Rethinking RBI’s monetary easing policy
By Amarendu Nandy
The latest Index of Industrial Production (IIP) and Consumer Price Index (CPI) numbers are likely to pose a serious dilemma for the Reserve Bank of India’s Monetary Policy Committee (MPC), when it reviews key policy rates in its upcoming meeting on December 3-5. Based on credible signals of an economic slowdown, and RBI’s stated position of an accommodative monetary policy stance in October, many analysts believe a further (repo) rate cut to be a foregone conclusion. The latest retail inflation numbers are likely to make it tricky.
The IIP numbers, released by the Central Statistical Organisation (CSO), showed that factory output declined sharply by 4.3% in September 2019—recording its worst performance in almost eight years, whether computed in the new (base year 2011-12) or the old (base year 2004-05) series. In the April-September period, the cumulative growth in industrial output was only 1.3%, compared to 5.2% in the same period a year ago. The latest decline is broad-based—with a substantial fall in the production of capital goods and consumer durables, and a slump in construction/infrastructure growth.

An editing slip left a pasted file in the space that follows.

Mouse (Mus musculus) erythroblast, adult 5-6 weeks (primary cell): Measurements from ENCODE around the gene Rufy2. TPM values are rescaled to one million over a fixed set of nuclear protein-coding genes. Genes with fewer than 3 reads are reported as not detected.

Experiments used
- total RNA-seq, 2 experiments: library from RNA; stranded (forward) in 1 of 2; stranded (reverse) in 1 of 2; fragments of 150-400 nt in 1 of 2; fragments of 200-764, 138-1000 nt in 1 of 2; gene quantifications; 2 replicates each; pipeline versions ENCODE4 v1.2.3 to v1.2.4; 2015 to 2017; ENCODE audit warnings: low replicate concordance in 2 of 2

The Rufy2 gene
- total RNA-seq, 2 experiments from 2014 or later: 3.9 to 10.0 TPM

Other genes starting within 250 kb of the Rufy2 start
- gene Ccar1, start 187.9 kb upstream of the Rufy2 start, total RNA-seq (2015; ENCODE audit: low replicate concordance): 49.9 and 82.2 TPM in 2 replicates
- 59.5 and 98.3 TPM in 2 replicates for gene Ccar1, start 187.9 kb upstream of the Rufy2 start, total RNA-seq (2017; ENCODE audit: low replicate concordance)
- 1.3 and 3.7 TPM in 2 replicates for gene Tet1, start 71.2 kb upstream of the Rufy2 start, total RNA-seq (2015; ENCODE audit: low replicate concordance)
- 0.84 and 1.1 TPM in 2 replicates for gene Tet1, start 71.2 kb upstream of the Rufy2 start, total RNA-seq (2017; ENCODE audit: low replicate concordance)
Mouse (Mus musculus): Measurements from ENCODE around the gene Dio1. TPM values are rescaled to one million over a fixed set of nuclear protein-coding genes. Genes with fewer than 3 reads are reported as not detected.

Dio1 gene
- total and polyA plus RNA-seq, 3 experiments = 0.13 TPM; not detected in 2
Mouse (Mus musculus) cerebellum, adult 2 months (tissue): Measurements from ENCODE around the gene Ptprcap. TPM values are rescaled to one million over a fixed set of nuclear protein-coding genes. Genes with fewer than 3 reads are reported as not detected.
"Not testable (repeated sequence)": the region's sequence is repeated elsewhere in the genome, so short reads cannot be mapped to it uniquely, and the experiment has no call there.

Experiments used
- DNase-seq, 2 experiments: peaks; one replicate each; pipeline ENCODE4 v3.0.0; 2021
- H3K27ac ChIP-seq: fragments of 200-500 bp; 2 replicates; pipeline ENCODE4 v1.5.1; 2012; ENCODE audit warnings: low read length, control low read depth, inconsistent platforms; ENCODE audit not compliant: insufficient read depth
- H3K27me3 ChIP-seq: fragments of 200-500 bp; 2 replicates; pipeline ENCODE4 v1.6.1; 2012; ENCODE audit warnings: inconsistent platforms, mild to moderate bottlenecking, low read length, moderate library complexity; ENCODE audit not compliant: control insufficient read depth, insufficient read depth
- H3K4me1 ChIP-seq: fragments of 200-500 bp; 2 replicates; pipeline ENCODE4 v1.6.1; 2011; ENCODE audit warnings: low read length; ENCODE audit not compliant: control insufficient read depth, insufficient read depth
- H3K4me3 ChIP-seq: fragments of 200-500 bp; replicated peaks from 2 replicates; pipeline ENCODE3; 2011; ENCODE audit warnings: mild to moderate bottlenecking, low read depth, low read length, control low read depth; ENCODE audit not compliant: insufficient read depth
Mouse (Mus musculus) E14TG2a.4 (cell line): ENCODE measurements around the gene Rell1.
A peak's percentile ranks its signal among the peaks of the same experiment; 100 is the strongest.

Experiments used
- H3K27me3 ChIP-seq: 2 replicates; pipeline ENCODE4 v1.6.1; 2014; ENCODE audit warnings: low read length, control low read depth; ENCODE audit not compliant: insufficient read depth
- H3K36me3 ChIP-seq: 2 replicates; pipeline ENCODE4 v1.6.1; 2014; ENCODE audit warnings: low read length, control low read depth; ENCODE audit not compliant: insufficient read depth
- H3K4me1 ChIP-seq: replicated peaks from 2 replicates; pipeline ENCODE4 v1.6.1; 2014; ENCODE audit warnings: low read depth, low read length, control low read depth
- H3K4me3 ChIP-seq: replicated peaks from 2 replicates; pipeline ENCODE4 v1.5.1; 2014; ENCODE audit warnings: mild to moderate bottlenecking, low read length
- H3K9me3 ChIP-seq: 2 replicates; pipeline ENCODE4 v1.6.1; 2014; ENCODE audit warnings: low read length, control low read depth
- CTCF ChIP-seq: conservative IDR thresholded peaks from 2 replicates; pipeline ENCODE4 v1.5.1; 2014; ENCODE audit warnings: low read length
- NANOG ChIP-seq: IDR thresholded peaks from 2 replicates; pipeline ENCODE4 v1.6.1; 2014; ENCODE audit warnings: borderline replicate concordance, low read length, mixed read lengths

On the other hand, latest data from the National Statistical Office (NSO) showed that year-on-year CPI inflation was at a 16-month high of 4.62% in October, breaching RBI’s medium-term target of 4% retail inflation. Notably, CPI inflation serves as the nominal anchor in the conduct of monetary policy under the current flexible inflation-targeting (FIT) framework of RBI.
Much will, of course, depend on second-quarter growth numbers, to be released on November 29. Estimates provided by the Japanese brokerage firm Nomura and SBI’s Ecowrap report both project FY20 Q2 GDP growth at 4.2%, substantially lower than the officially reported Q1 GDP growth of 5% in the same fiscal.
The above numbers suggest that we are not only amidst an economic slowdown, but a full-fledged stagflation may potentially be on the horizon. This calls for a careful reflection on what might constitute an appropriate policy mix, including the monetary policy stance, under such circumstances.